Leading UK academic set to tackle gender imbalances in Irish farming

A leading academic – whose work has been central to debate on the representation women in agriculture – is set to tackle the challenge of gender imbalances in Irish farming.

From land ownership and the profile of women in farming organisations, to the historic role of women on Irish farms, Professor Sally Shortall of Newcastle University, will touch on all these issues when she speaks at the next meeting of the South East Women in Farming (SEWFI) group.

The Duke of Northumberland chair of rural economy and sociologist will address the event at the Woodford Dolmen Hotel, Carlow, on Tuesday, August 7, at 7:30pm.

Shorthall was one of the chief authors of a major report on women in farming and the agriculture sector for the Scottish Government which was published last June.

The report proposed a number of recommendations to address gender imbalances on Scottish farms, including the need to challenge the cultural practice of passing on large farms to sons.

It also highlighted that other models need to be explored.

Succession planning

Succession planning was also found to be poor in the study.

The report advised that more land should be made available for new entrants and that women should be supported to pursue a range of farm diversification opportunities.

Lorna Sixsmith, a committee member of SEWFI group, said: “In the absence of similar research in Ireland, it will be interesting to hear about Sally’s findings and if we consider them to be similar to the Irish situation.

“For example, Scottish women are under-represented among the elected leadership of national level farming organisations even though over one-third of farm operators are women,” she said.

The juggling of many roles – family responsibilities, farm work, housework, off-farm employment and volunteer work – was established to be one major barrier although there are many others.

Sixsmith outlined that other recommendations of the report include: addressing bias in farm organisations; creating a quota system; establishing a talent bank of suitably qualified women; providing suitable and flexible training; and exploring childcare arrangements.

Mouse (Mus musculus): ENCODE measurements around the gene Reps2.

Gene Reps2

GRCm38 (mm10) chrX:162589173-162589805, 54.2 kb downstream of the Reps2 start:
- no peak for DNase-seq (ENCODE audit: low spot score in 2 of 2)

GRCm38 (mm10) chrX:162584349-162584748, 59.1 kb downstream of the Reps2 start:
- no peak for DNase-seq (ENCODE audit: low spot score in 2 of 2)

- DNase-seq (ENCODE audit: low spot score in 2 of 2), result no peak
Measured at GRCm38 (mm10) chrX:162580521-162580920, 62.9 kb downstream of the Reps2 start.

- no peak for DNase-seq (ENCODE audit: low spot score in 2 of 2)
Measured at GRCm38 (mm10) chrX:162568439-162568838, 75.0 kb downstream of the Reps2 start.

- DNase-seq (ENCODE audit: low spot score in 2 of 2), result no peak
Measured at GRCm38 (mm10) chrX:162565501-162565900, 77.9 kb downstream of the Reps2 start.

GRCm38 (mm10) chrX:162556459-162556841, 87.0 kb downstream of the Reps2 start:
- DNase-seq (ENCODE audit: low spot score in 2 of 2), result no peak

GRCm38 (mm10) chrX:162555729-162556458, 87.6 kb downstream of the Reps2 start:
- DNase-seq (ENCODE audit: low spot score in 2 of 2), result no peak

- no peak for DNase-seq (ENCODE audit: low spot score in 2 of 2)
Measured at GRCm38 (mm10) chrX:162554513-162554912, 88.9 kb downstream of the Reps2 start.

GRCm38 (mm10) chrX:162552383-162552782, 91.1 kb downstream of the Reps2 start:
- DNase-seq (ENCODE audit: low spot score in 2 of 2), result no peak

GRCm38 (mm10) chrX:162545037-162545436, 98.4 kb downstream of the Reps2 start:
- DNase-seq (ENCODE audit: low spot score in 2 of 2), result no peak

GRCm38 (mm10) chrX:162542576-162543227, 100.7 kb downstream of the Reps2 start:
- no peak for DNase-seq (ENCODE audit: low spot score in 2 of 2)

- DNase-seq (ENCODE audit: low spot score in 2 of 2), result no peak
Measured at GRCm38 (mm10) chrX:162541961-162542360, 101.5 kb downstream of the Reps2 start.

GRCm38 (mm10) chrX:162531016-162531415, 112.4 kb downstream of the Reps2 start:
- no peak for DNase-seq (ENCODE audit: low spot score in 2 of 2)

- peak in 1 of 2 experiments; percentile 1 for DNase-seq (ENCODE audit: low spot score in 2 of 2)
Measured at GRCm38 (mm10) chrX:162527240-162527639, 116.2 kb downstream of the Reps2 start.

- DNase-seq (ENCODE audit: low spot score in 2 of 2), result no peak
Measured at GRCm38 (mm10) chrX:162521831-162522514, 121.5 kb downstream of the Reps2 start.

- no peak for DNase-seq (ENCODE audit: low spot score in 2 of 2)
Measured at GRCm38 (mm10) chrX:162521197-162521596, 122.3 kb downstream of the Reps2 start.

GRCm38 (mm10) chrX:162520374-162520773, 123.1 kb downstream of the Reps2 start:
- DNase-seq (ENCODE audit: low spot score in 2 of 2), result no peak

“These recommendations are currently being implemented, so Sally will be able to share updates on the progress,” said Sixsmith.

New Leaders

“While the visibility and profile of women within farming has increased significantly in recent times, it will be most useful to hear more about how the Scottish research is bringing about change.

We really need similar research to be carried out here – but it would be imperative that recommendations are acted upon.

Ann Stenning, chair of the SEWFI group, said: “The research and presentation will provide us with direction in advancing the position of women within farming and creating new leaders.”

Carlow County Development Partnership is providing the SEWFI group with some funding and recently financed a social media training course for some members.

Capacity building

Karl Duffy, social inclusion manager at Carlow County Development Partnership said: “CCDP recognises and supports the importance of ongoing research into the position, and lived experience, of women in farming in Ireland with the aim of tackling gender imbalances that exist.

We need to address the issues and challenges faced. We must encourage empowerment, capacity building and development to ensure that the voice of women in farming is heard locally, regionally and nationally.

Following the presentation, there will be a question and answer session and an open discussion on the similarities and differences between Irish and Scottish farm lives.

Registration for the meeting will take place at 7:15pm. Admission is €8 and light refreshments will be served. All are welcome go along and share their opinions.